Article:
Metro Charter School Fights Closure - | Nashville News, Weather & Sports

Metro Charter School Fights Closure

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by Aundrea Cline-Thomas

MADISON, Tenn. - Smithson Craighead Middle School is expected to close next month, but students, parents and staff are fighting to keep it open.

"On November 13th the world came crashing down," Project Lift Executive Director Joan Anderson said. Project Lift is the charter management operator of Smithson Craighead.

November 13th is when the Metro school board voted to close the middle school at the end of this year. The charter school is designated as one of the lowest performing in the state.

"We are here first and foremost for our students," Metro School Board Chairwoman Cheryl Mayes said during the November meeting. "And part of that, part of being here for our students, is to make sure they achieve academically."

"They don't understand how much we do, how much everyone in our school does to keep us on track," 8th grader Terrance McBride said on Thursday.

Project Lift, on behalf of Smithson Craighead Middle School and parents are part of a class action lawsuit in hopes of keeping the school open.

"Next year we will be attending Smithson and Craighead," parent Lois Lilley said confidently.

The lawsuit also seeks damages exceeding $100,000 that parents could collect.

"We take students from other schools," teacher Angela Moscheo said of the challenges they face. "We bring in education issues, behavior issues and we see continuous improvement."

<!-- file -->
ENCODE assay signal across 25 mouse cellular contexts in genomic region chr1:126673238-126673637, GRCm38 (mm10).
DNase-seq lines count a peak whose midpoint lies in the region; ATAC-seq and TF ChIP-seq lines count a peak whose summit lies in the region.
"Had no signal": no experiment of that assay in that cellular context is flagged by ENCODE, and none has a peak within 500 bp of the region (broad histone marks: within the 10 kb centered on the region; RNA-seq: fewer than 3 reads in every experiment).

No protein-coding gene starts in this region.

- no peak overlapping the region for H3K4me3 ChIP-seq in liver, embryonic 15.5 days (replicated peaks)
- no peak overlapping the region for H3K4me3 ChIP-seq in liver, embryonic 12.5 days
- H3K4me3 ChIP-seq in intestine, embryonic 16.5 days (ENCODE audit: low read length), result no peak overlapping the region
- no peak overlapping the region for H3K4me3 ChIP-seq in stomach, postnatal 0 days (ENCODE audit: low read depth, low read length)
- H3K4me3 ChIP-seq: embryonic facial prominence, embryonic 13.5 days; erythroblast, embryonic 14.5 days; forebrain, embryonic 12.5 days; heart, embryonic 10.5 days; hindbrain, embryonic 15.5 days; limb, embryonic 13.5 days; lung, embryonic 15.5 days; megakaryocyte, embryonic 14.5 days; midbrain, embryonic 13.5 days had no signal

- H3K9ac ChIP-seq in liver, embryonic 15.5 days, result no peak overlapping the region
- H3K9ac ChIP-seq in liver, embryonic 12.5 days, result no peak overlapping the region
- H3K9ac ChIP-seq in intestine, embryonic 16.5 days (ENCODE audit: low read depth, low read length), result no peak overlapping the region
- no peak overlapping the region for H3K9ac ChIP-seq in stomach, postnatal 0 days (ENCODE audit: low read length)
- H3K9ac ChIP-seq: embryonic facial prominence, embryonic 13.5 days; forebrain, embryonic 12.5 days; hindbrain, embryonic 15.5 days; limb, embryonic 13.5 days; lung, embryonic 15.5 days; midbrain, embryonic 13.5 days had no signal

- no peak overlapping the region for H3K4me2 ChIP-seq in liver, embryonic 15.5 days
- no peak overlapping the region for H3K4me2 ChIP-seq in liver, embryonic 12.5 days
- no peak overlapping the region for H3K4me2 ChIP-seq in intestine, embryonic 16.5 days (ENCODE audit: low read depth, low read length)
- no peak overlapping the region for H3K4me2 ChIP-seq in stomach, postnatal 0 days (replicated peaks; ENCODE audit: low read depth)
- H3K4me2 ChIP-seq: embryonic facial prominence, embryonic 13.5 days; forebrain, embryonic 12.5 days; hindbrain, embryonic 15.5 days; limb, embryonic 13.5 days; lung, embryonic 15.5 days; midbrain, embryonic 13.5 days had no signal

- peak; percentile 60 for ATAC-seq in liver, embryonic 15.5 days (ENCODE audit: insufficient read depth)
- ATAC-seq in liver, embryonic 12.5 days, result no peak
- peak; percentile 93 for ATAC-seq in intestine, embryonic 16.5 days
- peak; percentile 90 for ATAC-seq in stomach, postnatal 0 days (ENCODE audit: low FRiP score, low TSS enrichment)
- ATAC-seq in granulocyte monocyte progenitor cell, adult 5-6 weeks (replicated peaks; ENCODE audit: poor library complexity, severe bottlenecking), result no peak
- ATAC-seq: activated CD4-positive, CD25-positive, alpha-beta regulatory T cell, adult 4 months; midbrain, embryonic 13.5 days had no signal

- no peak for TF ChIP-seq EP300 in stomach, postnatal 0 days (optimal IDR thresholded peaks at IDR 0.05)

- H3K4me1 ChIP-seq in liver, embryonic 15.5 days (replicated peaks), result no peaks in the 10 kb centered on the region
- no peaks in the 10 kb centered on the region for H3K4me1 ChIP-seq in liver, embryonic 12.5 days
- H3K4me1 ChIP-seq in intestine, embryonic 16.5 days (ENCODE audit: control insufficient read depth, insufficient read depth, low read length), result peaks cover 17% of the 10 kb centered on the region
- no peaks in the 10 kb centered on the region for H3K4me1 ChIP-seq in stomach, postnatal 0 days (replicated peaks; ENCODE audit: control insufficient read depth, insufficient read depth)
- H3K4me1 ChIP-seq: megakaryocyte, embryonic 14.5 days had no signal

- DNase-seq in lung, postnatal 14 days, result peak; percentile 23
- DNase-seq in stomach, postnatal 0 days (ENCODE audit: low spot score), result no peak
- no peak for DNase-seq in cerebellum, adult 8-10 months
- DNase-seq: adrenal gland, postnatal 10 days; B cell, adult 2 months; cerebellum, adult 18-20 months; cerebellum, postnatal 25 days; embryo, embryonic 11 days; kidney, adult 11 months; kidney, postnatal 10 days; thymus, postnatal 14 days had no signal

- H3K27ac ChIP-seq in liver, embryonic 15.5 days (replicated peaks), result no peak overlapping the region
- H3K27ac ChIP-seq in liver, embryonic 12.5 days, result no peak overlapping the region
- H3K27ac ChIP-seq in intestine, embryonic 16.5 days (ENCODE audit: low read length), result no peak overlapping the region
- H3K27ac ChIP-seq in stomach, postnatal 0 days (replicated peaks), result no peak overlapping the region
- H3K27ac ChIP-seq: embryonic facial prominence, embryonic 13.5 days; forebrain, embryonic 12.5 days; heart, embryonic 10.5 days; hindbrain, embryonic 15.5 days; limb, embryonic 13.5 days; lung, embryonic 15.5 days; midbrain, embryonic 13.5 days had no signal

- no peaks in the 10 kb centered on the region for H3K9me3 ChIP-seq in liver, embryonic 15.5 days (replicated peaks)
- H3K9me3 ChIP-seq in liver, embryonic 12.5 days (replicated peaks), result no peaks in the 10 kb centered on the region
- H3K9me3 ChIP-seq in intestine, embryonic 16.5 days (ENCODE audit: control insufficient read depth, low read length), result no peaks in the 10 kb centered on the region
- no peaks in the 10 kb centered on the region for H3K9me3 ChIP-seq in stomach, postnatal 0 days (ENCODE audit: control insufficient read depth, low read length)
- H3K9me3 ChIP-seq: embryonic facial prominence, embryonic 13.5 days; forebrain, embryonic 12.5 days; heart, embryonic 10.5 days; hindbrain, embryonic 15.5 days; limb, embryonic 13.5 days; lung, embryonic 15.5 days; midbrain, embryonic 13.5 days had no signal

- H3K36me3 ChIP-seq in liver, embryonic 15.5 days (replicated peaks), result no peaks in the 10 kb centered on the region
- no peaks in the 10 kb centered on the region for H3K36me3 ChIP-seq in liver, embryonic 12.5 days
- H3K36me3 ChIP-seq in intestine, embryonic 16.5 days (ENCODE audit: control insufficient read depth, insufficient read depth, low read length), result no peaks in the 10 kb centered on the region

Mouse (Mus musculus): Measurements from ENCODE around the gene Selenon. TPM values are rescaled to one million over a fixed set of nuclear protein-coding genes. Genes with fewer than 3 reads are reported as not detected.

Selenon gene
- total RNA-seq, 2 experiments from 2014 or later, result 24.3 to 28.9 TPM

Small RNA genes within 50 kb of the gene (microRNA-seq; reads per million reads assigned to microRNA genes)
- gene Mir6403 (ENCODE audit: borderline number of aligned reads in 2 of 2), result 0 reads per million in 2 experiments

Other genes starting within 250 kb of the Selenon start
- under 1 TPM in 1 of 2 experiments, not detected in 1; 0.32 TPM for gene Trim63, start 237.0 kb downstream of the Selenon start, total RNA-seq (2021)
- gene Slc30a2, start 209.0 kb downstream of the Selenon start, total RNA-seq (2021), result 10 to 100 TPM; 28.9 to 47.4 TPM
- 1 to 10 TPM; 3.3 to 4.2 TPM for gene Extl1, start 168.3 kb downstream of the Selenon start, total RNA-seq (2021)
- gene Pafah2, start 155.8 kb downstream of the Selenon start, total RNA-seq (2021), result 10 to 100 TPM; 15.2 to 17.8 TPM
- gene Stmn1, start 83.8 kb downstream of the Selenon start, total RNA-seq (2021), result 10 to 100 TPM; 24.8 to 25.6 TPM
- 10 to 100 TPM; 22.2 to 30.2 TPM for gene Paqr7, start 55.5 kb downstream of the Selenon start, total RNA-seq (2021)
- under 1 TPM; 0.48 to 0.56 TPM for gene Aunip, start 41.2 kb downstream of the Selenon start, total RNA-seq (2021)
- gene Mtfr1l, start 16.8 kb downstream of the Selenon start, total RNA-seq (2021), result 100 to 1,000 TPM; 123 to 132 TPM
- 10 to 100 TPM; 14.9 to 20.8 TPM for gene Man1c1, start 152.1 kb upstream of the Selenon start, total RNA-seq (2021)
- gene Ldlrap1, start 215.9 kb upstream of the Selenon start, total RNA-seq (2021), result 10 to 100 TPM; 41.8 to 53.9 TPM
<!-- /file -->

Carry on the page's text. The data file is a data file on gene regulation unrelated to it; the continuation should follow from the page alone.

That's their explanation for the test scores.

"We did see very large gains from below basic to basic," Anderson explained. "So this year was supposed to build on that beginning turnaround."

Data from Metro Schools shows from 2010 to 2012,  18 percent of students were on grade level or advanced in reading and language arts; only 7.5 percent in math.

"If I just looked at the numbers I'd throw the dirt over this building myself. I mean seriously," Moscheo said.  "But that's not what this is about. That's what we've been saying."

While the environment may be welcoming for students, Metro Schools says it's too little, too late.

"We have had a slower start, then some other charter schools. However we've got it," Anderson said about the momentum she says the school now has.

Metro Schools also cites Smithson Craighead's scores are much lower than the district's other charter schools that serve similar populations.

The law allows the districts to revoke the charters for low performing schools, that's why Metro says it stands by the board's vote.


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